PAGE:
MERS kills another expat in Jeddah

Updated 16 April 2014

MERS kills another expat in Jeddah

Five more MERS cases, including one fatality, were reported in Jeddah on Monday. An official from the Ministry of Health said the latest victim was a 70-year-old expat living in the Western Province.
“Three citizens and a 56-year-old foreign worker have also been affected by the virus; their condition is said to be stable,” the official told Arab News.
The three Saudis who were infected were in their early 50s and are being treated at the ICU of a local hospital, while the other two, aged 28 and 45, are undergoing clinical tests.
Sources said at least 30 paramedics in Jeddah have been infected over the past week, four of whom are in the ICU. There is a huge demand for masks and gloves at pharmacies.
A laboratory tested around 190 suspected samples on Monday and only five were found positive, the official said.
Meanwhile, private schools in the capital have alerted their teachers to look for children showing symptoms of MERS and quarantine them promptly.
Insurance companies have refused to cover MERS cases. Abdul Kareem Al-Tamimi, a member of the health insurance committee at the Jeddah Chamber of Commerce and Industry, said international organizations have classified MERS as an infectious disease.
“Insurance companies deal with infectious diseases like natural calamities and will not cover them,” he said. “The cost of health insurance is expected to reach SR15 billion this year, a five-percent increase since 2013. Several service providers will incur losses.”
However, an insurance specialist, who requested anonymity, told Arab News that insurance companies could cover MERS cases in coordination with the ministry and reclaim the extra costs incurred from the government.
“Epidemic cases are generally covered by the government since it will take measures to prevent the spread of the disease,” he said.
The Kingdom has reported 194 cases of MERS since September 2012, with the death toll reaching 69 on Monday.


Saudi investors share expertise on Saudi corporate VC opportunities

Updated 27 November 2020

Saudi investors share expertise on Saudi corporate VC opportunities

JEDDAH: The two-day Step Saudi 2020 event featured two prominent Saudi figures in the field of investment on the second day.
Hashim Al-Awadi, CEO of Tech Invest, and Salman Jaffery, chief investment officer at Saudi Aramco Entrepreneurship Ventures, both shared their expertise, with the latter saying it is more beneficial for corporations to start a venture capital (VC) arm than invest from their current mergers and acquisitions arm (M&A).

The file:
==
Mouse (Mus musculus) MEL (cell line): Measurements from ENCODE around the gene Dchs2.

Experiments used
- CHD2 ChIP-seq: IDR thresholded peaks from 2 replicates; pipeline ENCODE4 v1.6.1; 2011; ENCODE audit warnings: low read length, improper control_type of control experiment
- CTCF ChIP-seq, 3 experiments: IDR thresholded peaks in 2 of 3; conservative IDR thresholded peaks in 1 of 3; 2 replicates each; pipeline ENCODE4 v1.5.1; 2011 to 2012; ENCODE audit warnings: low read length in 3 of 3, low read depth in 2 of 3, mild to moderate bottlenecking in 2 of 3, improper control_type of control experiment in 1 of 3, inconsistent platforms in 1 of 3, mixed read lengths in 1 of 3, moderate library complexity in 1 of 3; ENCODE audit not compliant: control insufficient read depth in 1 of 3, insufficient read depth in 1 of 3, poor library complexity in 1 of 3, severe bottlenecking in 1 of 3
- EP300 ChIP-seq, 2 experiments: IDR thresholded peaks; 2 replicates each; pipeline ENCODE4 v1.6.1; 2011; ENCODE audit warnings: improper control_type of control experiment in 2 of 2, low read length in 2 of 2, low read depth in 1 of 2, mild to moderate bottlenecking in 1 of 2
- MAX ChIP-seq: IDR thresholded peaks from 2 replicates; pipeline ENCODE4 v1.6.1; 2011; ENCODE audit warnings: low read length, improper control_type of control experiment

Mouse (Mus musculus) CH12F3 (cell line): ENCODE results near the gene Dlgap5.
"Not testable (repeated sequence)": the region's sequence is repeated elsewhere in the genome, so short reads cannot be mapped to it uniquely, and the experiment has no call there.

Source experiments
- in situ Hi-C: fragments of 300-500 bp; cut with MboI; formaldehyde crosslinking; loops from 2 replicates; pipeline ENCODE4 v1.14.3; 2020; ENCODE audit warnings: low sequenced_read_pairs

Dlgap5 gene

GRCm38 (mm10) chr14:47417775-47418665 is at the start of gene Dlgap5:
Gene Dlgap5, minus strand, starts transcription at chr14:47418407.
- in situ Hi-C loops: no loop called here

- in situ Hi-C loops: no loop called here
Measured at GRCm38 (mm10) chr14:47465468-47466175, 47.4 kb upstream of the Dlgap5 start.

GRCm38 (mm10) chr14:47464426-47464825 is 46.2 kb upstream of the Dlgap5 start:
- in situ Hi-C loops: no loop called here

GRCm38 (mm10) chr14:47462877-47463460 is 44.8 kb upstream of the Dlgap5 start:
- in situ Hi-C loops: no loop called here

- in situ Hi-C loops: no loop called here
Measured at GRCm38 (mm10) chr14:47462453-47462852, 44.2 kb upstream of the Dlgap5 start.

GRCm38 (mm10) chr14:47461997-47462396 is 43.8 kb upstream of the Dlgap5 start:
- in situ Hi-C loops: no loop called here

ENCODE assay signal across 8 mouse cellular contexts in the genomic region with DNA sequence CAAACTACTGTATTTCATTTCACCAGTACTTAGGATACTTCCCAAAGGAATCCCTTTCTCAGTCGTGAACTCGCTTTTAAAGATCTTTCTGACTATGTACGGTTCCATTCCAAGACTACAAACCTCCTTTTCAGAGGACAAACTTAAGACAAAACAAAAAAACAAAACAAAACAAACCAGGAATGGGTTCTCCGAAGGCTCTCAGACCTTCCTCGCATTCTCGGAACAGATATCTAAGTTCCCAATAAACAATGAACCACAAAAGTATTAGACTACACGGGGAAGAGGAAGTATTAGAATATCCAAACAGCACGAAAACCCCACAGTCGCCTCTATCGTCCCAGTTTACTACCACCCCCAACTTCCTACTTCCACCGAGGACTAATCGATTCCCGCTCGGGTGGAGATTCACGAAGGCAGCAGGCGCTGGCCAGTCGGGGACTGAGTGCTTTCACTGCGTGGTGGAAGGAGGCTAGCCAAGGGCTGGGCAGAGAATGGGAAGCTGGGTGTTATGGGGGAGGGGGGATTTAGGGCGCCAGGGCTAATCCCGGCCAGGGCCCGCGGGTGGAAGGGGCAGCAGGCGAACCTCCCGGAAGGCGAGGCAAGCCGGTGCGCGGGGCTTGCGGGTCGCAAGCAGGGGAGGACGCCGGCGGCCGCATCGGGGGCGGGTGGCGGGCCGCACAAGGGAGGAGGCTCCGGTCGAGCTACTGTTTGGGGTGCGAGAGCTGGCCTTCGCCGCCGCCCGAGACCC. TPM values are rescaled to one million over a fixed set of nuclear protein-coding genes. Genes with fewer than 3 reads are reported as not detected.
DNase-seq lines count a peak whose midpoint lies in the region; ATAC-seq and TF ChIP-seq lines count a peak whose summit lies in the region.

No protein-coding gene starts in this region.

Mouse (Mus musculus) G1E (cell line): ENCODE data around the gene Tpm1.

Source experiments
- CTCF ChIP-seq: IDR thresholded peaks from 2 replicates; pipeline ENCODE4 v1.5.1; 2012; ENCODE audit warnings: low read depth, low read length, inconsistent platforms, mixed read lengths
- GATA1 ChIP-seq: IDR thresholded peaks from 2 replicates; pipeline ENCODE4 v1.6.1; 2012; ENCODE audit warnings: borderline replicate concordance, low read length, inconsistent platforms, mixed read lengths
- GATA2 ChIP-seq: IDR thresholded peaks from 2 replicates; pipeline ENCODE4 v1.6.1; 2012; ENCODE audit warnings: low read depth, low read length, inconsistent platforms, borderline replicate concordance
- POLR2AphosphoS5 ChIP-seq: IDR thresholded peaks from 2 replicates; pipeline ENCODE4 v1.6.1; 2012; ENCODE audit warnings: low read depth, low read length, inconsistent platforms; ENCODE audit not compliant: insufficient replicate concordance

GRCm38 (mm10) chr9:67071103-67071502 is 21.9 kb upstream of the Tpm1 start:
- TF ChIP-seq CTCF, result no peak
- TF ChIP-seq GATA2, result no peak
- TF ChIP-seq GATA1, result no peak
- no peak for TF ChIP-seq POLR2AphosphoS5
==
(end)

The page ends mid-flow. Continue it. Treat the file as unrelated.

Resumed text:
Managing partner at Class 5 Global, Zach Finkelstein, who moderated the session on the second day of the event, said the San Francisco-based venture fund invested in a number of companies in the Middle East.
“The Middle East is particularly interesting to us, and in the past, our partners have invested in such regional companies as Careem. We’re excited to explore the development of the corporate VC space and how it can impact places like Saudi Arabia,” he added.
When asked why a corporation should start a VC arm instead of investing from an M&A team, and why have a separate corporate Venture Capital arm in the first place, Jaffery answered that “it brings faster results.”
“I think the easiest answer to that is just speed and agility,” he said. “Getting that response quickly to the market. VC deals can take weeks or months whereas an M&A transaction can take up to a year or longer, and also similarly, if you’re trying to then come out of it, it’s harder to come out of a joint venture agreement or an M&A as opposed to a VC.”
Al-Awadi explained his opinion a traditional VC perspective, and said: “We like the fact that corporations can invest from both their M&A arms and their VC arms if they have them.”
He highlighted that VC arms can invest in a greater variety of companies. “You have the intelligence, you know the market and if you’re looking at specific technology where we don’t have a lot of expertise we trust that you (other venture capitalists) know the market and you can evaluate that technology better to see if it has the capability and potential for growth or not.
“Eventually, you do have an M&A arm that will provide an exit for us, for an incentive for this company to work hard to grasp the intention after having been invested in by the VC arm of this big corporate to maybe look into making a partial agreement or complete acquisition, which really adds an incentive for the company to grow and attracts other investors and also attracts talent to join the company and help it grow even more.”
He said both the VC and M&A arm are important for company growth. “We tend to look at corporate investors through both arms as complementary to what we do when we have both of them around.”
The Kingdom has obtained a high reputation among investors internationally through the years, especially after the economic and social reforms of Saudi Vision 2030.
Step Saudi is home to the Kingdom’s best entrepreneurs, investors, creatives and digital enthusiasts. The last edition of Step Saudi featured four content tracks, more than 100 startups and over 1,500 attendees.